OKLAHOMA CITY — In a three-shot stretch, the good Russ was back.
Man, and it was sweet, too.
Seems like you never know what you’re going to get with the Thunder point guard, whose game mirrors his violent mood swings and whose shot comes and goes with no notice and little warning.
And it seems like you never know whether you’re going to get the good or the bad Westbrook. This season, it’s been a lot of the bad, but the good was great Sunday in the Thunder’s 106-91 victory against Cleveland inside Chesapeake Energy Arena.
“There has been some bad decisions on tough shots,” coach Scott Brooks said before Tuesday’s game. Then after the game, Brooks said this:
“He finally hit some 3-point shots.”
Bout time, too.
Westbrook came in shooting just 25 percent on 3-pointers through six games. He made three in a row Sunday in a stretch that sealed the game for the Thunder and ended a slump for himself.
“I’ve been taking some bad ones,” Westbrook said. “Tonight I took some good ones.”
Ahead by just three points with the clock running down in the third quarter, Westbrook made a running, 31-foot bank shot at the buzzer. “It was a heave,” he said. He started the fourth quarter with consecutive 3-point makes, and his now-recognizable guns-to-holsters move was blazing and back.
Question the decision-making from Westbrook, and you have an argument. The guy goes off the grid on regular occasion. He takes bad shots, he gets out of control. You’ve seen it and the evidence proves it.
Westbrook came in shooting just 36 percent on the season. Meanwhile, he had eight turnovers Sunday. When he’s bad, it’s recognizable because he’s bad in such a glorious way, there’s no hiding from it. Like Friday, going 3-for-10 against Detroit. Like Thursday when he went 7-for-22 against Chicago or like the season opener when he went 6-for-21 with six turnovers and couldn’t stick with Tony Parker in the closing seconds of a loss to San Antonio.
But when he’s good, he’s hand-to-the-side-of-the-face good. Like Sunday when he went 10-of-16, made four of six 3-pointers and added 10 assists, six rebounds and four steals after coming into the game with just three steals in his first six games.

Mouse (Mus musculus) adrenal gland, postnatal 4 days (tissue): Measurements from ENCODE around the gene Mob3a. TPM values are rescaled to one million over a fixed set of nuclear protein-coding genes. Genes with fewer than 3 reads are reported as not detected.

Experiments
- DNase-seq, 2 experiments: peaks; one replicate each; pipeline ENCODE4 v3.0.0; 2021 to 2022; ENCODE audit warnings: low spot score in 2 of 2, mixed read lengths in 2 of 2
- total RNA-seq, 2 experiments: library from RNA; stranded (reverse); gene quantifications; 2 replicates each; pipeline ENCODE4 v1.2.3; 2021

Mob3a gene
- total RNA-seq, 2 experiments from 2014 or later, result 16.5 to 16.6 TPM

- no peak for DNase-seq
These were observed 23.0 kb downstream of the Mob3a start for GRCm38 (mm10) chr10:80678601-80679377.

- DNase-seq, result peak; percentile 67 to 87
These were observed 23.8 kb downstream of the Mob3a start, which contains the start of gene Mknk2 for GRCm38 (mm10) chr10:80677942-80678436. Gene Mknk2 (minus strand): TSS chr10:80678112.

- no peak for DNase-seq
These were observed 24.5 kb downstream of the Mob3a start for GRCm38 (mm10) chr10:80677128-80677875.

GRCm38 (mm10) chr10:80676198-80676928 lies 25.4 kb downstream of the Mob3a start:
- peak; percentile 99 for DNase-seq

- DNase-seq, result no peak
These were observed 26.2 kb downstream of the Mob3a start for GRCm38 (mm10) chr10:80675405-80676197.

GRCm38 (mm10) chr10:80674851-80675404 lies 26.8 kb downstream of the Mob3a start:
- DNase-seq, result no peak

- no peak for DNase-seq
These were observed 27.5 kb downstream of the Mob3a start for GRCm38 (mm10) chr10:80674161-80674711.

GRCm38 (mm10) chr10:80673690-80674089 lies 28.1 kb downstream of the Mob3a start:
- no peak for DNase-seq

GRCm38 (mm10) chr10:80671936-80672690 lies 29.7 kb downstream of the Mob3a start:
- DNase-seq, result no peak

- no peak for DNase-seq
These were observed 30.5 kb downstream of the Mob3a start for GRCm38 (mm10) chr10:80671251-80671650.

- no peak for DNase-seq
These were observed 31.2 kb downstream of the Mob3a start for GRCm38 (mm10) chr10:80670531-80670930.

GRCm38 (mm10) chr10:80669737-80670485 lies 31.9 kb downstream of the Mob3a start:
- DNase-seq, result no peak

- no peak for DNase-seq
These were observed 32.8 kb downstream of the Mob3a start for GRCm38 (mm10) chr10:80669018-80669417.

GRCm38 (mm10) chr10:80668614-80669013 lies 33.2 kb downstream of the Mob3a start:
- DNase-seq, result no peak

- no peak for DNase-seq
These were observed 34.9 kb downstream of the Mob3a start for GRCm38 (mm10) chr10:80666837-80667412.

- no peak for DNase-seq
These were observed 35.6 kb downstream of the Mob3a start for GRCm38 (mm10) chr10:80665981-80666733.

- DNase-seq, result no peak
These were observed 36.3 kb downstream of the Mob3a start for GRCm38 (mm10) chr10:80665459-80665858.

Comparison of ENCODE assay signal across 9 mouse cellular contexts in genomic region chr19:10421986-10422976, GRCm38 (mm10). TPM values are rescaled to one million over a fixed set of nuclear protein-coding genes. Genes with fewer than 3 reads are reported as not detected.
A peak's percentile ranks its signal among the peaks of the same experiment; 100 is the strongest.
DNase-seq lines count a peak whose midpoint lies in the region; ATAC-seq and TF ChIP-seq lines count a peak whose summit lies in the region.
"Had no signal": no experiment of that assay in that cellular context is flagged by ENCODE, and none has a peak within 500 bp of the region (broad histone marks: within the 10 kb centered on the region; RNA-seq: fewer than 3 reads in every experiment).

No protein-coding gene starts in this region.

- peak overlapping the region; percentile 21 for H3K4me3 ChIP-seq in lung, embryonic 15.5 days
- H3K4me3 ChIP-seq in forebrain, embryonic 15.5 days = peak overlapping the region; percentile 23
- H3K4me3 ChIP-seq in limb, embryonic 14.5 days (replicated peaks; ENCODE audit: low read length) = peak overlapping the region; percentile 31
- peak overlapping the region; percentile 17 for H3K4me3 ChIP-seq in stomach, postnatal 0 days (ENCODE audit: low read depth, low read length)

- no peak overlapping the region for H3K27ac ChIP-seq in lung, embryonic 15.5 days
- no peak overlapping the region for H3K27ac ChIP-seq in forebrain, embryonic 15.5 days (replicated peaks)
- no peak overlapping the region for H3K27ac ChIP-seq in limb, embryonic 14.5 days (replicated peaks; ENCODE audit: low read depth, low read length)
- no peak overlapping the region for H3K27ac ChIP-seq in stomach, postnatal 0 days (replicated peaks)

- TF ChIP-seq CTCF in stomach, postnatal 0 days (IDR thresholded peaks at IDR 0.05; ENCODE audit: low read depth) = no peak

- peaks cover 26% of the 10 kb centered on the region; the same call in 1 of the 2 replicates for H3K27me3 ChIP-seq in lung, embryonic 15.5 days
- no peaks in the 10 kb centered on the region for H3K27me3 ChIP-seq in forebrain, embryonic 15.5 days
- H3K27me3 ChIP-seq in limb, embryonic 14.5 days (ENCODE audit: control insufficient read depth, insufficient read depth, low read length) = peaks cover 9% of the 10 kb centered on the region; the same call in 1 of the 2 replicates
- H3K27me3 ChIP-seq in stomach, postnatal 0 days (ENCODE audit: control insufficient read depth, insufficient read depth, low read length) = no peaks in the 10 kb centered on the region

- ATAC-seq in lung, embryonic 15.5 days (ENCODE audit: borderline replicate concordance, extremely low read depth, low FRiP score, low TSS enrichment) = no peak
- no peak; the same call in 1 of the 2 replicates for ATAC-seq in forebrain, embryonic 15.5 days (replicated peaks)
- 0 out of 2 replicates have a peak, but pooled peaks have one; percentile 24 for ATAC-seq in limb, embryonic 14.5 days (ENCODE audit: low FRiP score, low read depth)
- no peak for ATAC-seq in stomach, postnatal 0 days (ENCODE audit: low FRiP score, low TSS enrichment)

That’s 27 points and a water cooler conversation starter. That’s how you get selected for the Olympic Team, the All-Star team and often times outshine even Kevin Durant.
And Sunday was highlighted by that three-shot stretch, beginning at the end of the third quarter, a time when Brooks usually has Westbrook resting on the bench.
“My sense was to keep him in there,” Brooks said. “He didn’t play a lot of minutes in the first half, so I knew he had some extra minutes in him. He’s one of the guys who can make tough shots and can score in bunches. Had three or four in a row that were special shots. Not a lot of guys would take them. He has no fear. That’s what makes him one of the best in the league.”
Westbrook proved that Sunday. He’s generally good at shaking off bad games and performing well the next. He should be because he’s had plenty of practice. Only this season, the bad games were piling up and the good games were harder to spot.
Sunday, Westbrook led the Thunder to a fourth win a row heading into Detroit Monday night. Easily the best game of the season for him so far.
“He’s playing good overall,” Brooks said. “He’s leading us. You can’t worry about shots. If you work on it every day, that’s all you can do.”
Westbrook is a career 43 percent shooter, but he’s well below that mark this season. He’s getting an average of 1.5 steals per game for his career, but just 0.5 this year. Westbrook’s rebounding is down and 3-point shooting is down.
Sunday, it seemed like all of those struggles were in the past.
“He’s back and he’s crazy,” said Thunder center Kendrick Perkins.
Well, Perkins is half-right for now. We’ll see about the other half later.